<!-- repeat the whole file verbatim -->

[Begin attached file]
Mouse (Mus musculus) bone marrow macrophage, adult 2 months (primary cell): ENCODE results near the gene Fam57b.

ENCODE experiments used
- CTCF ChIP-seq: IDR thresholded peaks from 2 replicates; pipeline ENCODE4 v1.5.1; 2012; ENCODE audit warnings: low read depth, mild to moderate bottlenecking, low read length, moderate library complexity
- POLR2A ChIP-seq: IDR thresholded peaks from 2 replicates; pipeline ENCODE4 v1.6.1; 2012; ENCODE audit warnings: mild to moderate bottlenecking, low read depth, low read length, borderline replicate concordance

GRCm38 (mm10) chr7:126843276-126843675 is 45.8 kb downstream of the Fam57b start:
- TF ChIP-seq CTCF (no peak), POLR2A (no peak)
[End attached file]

Mouse (Mus musculus) bone marrow macrophage, adult 2 months (primary cell): ENCODE results near the gene Fam57b.

ENCODE experiments used
- CTCF ChIP-seq: IDR thresholded peaks from 2 replicates; pipeline ENCODE4 v1.5.1; 2012; ENCODE audit warnings: low read depth, mild to moderate bottlenecking, low read length, moderate library complexity
- POLR2A ChIP-seq: IDR thresholded peaks from 2 replicates; pipeline ENCODE4 v1.6.1; 2012; ENCODE audit warnings: mild to moderate bottlenecking, low read depth, low read length, borderline replicate concordance

GRCm38 (mm10) chr7:126843276-126843675 is 45.8 kb downstream of the Fam57b start:
- TF ChIP-seq CTCF (no peak), POLR2A (no peak)